How the Wall Arrived to Big Spring
Big Spring Vietnam Memorial is located in Big Spring Texas, on the edge of the campus of Southwest Collegiate Institute for the Deaf, overlooking the former Webb Air Force Base.
In 1987 the Big Spring Chamber of Commerce formed a committee to plan and organize for the arrival of the Moving Wall. During the last week of September 1987, after months of planning and work, the Wall arrived. It was contained in huge wooden crates accompanied by a Vietnam veteran named Michael Letton. One by one, the panels of the Wall were assembled on plot of land at the corner of the former Webb Air Force Base, overlooking the distant West Texas horizon.
The Wall impacted the lives of many of the thousands of people who visited it. Day or night, the Wall was never alone - someone was always there, finding the name of a lost friend , family member , a lost comrade. Or standing in the shadows remembering.
A group formed, comprised of veterans and others from the committee that organized it, and from some of those who had spent days at the Moving Wall. It was decided that the land on which the Wall had stood could see no other purpose but as a site for a memorial to that week in 1987 and to ensure that we never forget the sacrifices that had been made years ago.
The Vietnam Memorial Committee of Big Spring was formed and incorporated as a 501(c) (3) non-profit corporation in February of 1988. The committee's chartered purpose was to:
Promote education and understanding of military conflicts, including the Vietnam War and the role of the American military in Vietnam;
To construct and dedicate a memorial to Howard County residents who were killed-in-action or are missing-in-action in Vietnam;
To build and operate a museum/chapel to promote education and understanding of military conflicts including the Vietnam War;
and to promote education and understanding about prisoners of war in Vietnam.
A few months later, in August 1988, the Vietnam Memorial Committee obtained a lease from the Howard County Junior College District for the two and a half acres land on which the Moving Wall had stood. A tree was planted to represent the commitment to build the memorial. The Committee had the land , all that was needed then was the money.
Aishow Since air power played a large role in the Vietnam war an air show highlighting Vietnam era aircraft seemed a natural idea for raising the one-hundred thousand dollars needed for construction.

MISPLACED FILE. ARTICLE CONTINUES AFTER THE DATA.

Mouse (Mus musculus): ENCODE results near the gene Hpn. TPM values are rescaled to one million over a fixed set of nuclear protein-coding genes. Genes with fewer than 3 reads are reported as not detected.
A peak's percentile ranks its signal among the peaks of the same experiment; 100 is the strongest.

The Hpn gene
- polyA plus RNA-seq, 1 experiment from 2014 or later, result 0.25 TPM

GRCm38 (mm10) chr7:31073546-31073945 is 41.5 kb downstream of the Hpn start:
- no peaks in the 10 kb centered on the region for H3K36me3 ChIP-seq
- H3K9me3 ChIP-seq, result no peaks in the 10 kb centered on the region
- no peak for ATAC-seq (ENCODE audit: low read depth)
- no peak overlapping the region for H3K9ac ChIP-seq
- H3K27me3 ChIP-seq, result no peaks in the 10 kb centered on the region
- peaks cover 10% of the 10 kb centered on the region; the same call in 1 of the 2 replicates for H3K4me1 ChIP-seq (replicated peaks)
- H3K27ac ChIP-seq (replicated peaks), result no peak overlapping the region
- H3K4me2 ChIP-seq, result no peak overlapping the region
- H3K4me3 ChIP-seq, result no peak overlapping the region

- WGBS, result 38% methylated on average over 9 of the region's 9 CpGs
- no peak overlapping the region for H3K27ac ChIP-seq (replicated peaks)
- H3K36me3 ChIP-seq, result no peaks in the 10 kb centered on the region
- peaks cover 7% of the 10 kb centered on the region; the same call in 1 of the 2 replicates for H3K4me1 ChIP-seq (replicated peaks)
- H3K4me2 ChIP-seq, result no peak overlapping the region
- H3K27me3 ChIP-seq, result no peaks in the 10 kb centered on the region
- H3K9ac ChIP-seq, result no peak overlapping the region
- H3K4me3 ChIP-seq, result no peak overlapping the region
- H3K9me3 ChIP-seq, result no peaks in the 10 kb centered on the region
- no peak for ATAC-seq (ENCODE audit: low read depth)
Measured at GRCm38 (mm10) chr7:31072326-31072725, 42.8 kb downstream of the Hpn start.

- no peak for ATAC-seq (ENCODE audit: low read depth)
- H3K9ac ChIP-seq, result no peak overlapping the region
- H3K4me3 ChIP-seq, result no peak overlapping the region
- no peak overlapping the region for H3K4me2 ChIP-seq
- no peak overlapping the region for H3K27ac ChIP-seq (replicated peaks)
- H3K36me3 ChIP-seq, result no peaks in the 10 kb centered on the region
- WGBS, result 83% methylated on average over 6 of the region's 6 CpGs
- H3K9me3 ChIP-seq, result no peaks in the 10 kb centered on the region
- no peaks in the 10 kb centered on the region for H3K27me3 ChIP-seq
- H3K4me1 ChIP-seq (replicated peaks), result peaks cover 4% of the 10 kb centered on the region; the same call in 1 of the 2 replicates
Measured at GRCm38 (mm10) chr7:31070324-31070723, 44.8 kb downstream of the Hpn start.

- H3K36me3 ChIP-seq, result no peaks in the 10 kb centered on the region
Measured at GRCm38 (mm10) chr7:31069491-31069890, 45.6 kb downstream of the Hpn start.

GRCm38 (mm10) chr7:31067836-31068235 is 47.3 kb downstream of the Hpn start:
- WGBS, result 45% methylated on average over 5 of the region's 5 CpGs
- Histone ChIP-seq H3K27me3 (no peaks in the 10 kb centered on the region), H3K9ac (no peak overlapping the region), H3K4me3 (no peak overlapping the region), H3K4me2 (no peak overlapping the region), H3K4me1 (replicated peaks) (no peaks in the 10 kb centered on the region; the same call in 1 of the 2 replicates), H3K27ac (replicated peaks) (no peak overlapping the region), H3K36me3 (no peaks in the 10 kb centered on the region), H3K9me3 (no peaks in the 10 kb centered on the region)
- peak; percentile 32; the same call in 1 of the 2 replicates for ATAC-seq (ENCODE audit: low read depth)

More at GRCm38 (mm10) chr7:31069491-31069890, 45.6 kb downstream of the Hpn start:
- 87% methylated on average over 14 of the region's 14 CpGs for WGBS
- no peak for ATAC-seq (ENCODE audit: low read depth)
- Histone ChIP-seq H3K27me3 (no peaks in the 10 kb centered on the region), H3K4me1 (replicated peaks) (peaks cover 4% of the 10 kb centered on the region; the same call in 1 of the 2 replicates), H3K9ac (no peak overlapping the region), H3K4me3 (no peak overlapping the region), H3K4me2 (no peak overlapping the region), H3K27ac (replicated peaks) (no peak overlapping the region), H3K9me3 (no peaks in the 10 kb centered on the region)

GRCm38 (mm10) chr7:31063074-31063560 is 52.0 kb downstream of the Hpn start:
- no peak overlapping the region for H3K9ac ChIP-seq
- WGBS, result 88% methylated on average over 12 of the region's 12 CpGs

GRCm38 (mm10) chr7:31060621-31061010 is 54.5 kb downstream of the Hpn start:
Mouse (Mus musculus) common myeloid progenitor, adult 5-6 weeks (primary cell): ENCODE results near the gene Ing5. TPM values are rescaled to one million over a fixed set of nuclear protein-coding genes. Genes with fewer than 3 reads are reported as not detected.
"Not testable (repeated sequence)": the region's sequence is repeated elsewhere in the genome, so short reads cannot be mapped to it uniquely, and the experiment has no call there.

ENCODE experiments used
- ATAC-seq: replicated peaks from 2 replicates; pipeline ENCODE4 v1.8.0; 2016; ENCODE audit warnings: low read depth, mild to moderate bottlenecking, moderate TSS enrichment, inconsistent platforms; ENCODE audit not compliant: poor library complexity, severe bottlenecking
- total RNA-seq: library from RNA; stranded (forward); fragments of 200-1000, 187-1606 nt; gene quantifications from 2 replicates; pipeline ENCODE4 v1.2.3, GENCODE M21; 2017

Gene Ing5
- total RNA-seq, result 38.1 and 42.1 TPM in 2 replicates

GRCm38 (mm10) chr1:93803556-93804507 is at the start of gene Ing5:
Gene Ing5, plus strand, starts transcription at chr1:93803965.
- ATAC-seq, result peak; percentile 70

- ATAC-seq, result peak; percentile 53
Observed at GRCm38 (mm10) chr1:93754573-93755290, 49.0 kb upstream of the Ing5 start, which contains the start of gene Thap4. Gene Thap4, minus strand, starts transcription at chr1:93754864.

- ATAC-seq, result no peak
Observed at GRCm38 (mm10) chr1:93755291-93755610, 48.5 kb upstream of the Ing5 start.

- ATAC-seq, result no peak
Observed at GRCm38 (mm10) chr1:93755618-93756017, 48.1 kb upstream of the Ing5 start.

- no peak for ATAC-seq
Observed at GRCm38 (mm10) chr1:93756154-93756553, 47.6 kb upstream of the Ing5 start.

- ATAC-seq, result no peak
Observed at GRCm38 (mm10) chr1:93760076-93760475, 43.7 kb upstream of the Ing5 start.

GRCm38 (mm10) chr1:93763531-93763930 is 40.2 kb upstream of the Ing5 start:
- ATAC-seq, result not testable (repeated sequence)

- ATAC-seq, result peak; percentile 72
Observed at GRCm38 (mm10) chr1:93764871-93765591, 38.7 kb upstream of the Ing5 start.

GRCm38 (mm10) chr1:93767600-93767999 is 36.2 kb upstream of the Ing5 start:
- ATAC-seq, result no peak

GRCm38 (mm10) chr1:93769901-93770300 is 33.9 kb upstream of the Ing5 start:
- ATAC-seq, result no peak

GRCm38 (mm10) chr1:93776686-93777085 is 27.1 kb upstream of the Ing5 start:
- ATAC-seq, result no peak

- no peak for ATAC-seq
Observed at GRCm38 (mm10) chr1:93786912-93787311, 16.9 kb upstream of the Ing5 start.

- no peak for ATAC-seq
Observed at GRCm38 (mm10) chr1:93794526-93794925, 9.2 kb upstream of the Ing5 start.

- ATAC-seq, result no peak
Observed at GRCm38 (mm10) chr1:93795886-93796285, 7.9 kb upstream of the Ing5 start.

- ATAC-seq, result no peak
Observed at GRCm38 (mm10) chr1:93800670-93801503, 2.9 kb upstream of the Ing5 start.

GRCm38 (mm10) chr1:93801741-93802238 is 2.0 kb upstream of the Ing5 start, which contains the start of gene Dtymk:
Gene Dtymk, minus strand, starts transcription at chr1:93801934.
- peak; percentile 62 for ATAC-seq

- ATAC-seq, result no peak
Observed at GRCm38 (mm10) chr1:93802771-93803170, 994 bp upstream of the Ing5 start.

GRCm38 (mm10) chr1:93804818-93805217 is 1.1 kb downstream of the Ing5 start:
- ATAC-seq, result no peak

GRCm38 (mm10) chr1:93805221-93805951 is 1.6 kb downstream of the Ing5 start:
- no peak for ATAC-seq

On October 22, 1988 the first air show was held. Though organized by complete novices at such events the air show was a great success. Attendance was estimated to be over 5000. Planning the second air show had begun before the first one was over.
Between air shows other activities were held. Seminars on the Vietnam War were presented to high school students. On September 10, 1989, POW/MIA Recognition Day, at the request the of the Memorial Committee, the City of Big Spring renamed Eighth Avenue and the intersecting Avenue D to Rackley Street and Swords Avenue to honor Lt. Col. Inzar Rackley and Lt. Col. Smith Swords, two Howard County residents who are missing-in-action in Southeast Asia. Three more trees had been planted, one each for Rackley and Swords,and a third for Major Edward Hudgens, who is no longer missing-in-action as his remains were returned in 1997.
Aishow The second annual Vietnam Memorial Air Show was held the last weekend of October 1989. This event drew thousands of people from throughout West Texas to Big Spring. It featured professional civilian air show performers, the Army's Golden Knights parachute team, and many military aircraft demonstrations. The final air show was held October 1990. The first two air shows provided the organizers the expertise to produce a world class air show. This was confirmed by many of the 30,000 visitors, who said it was the best air show they had ever seen.
Memorial With the profits made from the air shows, and from bake sales, and T-shirt sales, and with the many generous donations from members of the community, the memorial became a possibility.
Construction began in late Fall of 1990 the foundation was poured in January of 1991, plaza construction completed, and the memorial was assembled.
On May 27, 1991 a dream that was born three years earlier was fully realized when the community of Big Spring dedicated the Big Spring Vietnam Memorial.
Five years later, in 1996, a UH-1 (O-61078) was acquired from the Army. Hundreds of hours were spent cosmetically restoring the Huey, and providing it a paint job that matched Vietnam era Medi-Evac helicopters. On Memorial Day, 1997 the Huey was dedicated. An F-4E Phantom II (66-368) Phantom was acquired from the USAF in December 1997. And in five short months it was completely restored and mounted next to the Huey. It's dedication ceremonies were held Memorial Day 1998.
This memorial would not have been possible without the financial support and hard work of so many members of the Big Spring community they are to numerous to list, but not unappreciated.
The Big Spring Vietnam Memorial, and others like it throughout the country, will ensure those who sacrificed their lives, those who didn't return, and those who survived yet still carry scars, seen and unseen, will never be forgotten.